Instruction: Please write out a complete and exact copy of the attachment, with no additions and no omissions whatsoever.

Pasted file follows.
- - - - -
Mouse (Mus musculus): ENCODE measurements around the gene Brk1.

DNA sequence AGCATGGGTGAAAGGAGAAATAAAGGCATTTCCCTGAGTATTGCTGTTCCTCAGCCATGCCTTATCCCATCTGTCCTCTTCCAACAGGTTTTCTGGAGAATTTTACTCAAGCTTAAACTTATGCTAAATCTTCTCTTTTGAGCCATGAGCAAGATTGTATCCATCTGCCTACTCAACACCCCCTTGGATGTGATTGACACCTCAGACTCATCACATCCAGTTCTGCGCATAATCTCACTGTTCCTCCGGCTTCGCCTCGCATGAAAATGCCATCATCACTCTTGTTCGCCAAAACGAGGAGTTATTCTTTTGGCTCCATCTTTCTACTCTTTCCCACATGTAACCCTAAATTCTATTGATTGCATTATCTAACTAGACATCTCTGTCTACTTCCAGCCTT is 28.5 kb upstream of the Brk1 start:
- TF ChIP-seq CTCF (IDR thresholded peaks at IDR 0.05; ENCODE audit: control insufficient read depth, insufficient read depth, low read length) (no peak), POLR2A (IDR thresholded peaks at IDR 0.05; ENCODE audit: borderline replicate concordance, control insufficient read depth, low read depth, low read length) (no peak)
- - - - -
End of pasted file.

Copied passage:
Mouse (Mus musculus): ENCODE measurements around the gene Brk1.

DNA sequence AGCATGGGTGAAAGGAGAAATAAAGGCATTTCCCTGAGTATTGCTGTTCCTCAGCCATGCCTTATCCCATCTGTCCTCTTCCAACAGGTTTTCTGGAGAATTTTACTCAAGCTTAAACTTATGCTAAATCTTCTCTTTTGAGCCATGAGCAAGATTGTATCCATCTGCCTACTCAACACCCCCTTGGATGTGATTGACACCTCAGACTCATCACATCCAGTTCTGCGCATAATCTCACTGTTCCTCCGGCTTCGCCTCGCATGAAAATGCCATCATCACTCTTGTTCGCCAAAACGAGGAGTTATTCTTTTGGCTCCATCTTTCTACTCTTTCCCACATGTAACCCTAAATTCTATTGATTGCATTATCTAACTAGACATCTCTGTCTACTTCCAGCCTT is 28.5 kb upstream of the Brk1 start:
- TF ChIP-seq CTCF (IDR thresholded peaks at IDR 0.05; ENCODE audit: control insufficient read depth, insufficient read depth, low read length) (no peak), POLR2A (IDR thresholded peaks at IDR 0.05; ENCODE audit: borderline replicate concordance, control insufficient read depth, low read depth, low read length) (no peak)